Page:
Friday, 10 July 2015

A tale of minuets and social climbing

On his arrival in Bath in October 1731 The Earl of Orrery's first port of call was naturally the Pump Room but as soon as possible after he took himself off to the Terrace Walk and the shop of James Leake, the bookseller, who ran Bath's first circulating library and indeed one of the first circulating libraries in the country.

This is surprising as he had a very low opinion of Leake.
John Boyle, 5th Earl of Cork and Orrery
 by Isaac Seeman

"This Leake is a most extraordinary Person. He is the Prince of all the coxcomical Fraternity of Booksellers: and, not having any Learning himself, He seems resolved to sell it as dear as possible to Others."

His reason for visiting Leakes shop is interesting as it sheds light on the operation of Bath societies and assemblies at this time.

Leake was a snob. As the Earl relates:

“He looks upon every Man, distinguished by any Title, not only as his Friend, but his companion, and he treats him accordingly: but he disposes of his Favours and Regards as methodically as Nash takes out the Ladies to dance, and therefore speaks not to a Marquiss whilst a Duke is in the Room.”

The reference to Nash is a reference to the way in which the minuets were managed at balls. The Minuet was a couple’s dance where one couple danced at a time before an admiring or more often critical company. After the first couple had danced the man retired and Richard Nash, as the then Master of the Ceremonies, would bring the woman a second partner. The minuets continued until all the ladies who had stood up for them had danced with two men. The succession of dancers was governed by strict rules of precedence arbitrated by the Master of the Ceremonies.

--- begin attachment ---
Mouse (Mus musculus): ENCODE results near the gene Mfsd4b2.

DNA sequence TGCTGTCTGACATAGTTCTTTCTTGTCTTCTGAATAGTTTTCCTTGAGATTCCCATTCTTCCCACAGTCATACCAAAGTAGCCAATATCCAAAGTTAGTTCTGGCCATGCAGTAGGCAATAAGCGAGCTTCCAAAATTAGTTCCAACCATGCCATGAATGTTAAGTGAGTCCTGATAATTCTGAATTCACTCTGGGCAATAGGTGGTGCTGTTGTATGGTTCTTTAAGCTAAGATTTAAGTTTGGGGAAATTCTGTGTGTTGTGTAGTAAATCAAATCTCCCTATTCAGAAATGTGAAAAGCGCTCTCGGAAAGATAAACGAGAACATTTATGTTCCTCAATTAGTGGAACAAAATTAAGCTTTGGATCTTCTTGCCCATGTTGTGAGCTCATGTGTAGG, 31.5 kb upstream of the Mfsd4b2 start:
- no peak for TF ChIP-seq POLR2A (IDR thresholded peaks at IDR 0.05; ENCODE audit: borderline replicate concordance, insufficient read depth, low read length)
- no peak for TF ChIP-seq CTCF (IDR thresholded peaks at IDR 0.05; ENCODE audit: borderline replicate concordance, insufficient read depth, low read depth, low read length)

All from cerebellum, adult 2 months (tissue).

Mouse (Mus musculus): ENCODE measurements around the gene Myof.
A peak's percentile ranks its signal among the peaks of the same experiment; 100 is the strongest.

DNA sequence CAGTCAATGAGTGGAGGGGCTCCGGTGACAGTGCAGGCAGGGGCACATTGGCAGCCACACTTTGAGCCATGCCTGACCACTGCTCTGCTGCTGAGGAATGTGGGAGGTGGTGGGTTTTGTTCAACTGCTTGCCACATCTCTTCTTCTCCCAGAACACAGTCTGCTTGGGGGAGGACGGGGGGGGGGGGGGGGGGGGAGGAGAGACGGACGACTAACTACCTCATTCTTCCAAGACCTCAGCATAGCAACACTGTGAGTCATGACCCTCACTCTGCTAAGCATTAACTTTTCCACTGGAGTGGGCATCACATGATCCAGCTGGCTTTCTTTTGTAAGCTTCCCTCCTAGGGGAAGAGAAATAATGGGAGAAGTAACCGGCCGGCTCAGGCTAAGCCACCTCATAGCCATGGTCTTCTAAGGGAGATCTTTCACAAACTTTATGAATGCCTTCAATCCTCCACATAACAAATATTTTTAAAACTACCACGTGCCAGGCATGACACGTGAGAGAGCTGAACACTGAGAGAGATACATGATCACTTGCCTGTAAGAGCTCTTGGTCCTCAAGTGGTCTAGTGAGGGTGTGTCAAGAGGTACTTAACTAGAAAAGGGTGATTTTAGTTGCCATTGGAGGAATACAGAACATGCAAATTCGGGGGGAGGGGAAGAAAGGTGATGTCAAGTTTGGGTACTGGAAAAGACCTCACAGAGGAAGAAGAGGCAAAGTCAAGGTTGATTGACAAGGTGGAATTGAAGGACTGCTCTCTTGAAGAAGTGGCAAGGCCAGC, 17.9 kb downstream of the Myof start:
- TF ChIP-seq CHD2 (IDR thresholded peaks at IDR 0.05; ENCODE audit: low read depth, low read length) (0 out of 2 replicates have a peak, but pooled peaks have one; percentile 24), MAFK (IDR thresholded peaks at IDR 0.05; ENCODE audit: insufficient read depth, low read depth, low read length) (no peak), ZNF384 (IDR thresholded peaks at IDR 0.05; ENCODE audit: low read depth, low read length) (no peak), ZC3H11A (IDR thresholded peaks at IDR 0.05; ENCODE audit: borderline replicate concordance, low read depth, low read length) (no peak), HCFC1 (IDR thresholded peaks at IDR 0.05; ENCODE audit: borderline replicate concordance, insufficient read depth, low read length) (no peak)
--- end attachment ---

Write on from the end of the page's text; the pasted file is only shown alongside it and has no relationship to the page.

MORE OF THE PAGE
It is this preoccupation with precedence and class which motivated the Earl’s visit to Leake. Orrey’s Earldom was of the Irish nobility. Irish titles were considered inferior to their English counterparts.

He was anxious to discover if his secret was known in Bath and was relieved to discover:

“As yet he is ignorant that my Earldom lies in Ireland,”

This allowed him to implement a plan he has hatched

“to keep him so, I have borrowed the only Book of Heraldry He had in his Shop : by this method I shall be served many degrees above my Place, and may have a Squeeze of his Hand in presence of an Earl of Great Britain.”

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